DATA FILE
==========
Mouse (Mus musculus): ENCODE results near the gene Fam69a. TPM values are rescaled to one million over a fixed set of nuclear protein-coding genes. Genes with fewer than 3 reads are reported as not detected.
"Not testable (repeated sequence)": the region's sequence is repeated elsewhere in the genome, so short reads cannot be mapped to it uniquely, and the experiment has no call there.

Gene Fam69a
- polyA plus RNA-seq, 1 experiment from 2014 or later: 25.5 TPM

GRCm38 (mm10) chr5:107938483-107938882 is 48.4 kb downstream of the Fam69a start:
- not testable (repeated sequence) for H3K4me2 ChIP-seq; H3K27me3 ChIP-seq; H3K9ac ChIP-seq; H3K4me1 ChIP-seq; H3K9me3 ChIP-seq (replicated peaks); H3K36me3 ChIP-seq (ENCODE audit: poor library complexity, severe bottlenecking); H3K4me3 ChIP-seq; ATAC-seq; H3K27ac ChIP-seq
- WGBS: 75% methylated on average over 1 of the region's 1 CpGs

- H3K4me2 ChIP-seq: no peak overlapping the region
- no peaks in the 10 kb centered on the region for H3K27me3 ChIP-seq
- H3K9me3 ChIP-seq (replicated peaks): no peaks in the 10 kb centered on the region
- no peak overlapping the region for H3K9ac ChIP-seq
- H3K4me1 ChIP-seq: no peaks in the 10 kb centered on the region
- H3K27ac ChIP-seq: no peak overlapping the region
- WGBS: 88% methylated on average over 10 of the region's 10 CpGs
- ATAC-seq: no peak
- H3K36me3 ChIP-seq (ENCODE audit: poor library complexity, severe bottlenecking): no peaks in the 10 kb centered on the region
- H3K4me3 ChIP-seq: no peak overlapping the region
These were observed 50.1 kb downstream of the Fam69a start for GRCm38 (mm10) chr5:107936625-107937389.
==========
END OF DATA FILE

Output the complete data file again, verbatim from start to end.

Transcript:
Mouse (Mus musculus): ENCODE results near the gene Fam69a. TPM values are rescaled to one million over a fixed set of nuclear protein-coding genes. Genes with fewer than 3 reads are reported as not detected.
"Not testable (repeated sequence)": the region's sequence is repeated elsewhere in the genome, so short reads cannot be mapped to it uniquely, and the experiment has no call there.

Gene Fam69a
- polyA plus RNA-seq, 1 experiment from 2014 or later: 25.5 TPM

GRCm38 (mm10) chr5:107938483-107938882 is 48.4 kb downstream of the Fam69a start:
- not testable (repeated sequence) for H3K4me2 ChIP-seq; H3K27me3 ChIP-seq; H3K9ac ChIP-seq; H3K4me1 ChIP-seq; H3K9me3 ChIP-seq (replicated peaks); H3K36me3 ChIP-seq (ENCODE audit: poor library complexity, severe bottlenecking); H3K4me3 ChIP-seq; ATAC-seq; H3K27ac ChIP-seq
- WGBS: 75% methylated on average over 1 of the region's 1 CpGs

- H3K4me2 ChIP-seq: no peak overlapping the region
- no peaks in the 10 kb centered on the region for H3K27me3 ChIP-seq
- H3K9me3 ChIP-seq (replicated peaks): no peaks in the 10 kb centered on the region
- no peak overlapping the region for H3K9ac ChIP-seq
- H3K4me1 ChIP-seq: no peaks in the 10 kb centered on the region
- H3K27ac ChIP-seq: no peak overlapping the region
- WGBS: 88% methylated on average over 10 of the region's 10 CpGs
- ATAC-seq: no peak
- H3K36me3 ChIP-seq (ENCODE audit: poor library complexity, severe bottlenecking): no peaks in the 10 kb centered on the region
- H3K4me3 ChIP-seq: no peak overlapping the region
These were observed 50.1 kb downstream of the Fam69a start for GRCm38 (mm10) chr5:107936625-107937389.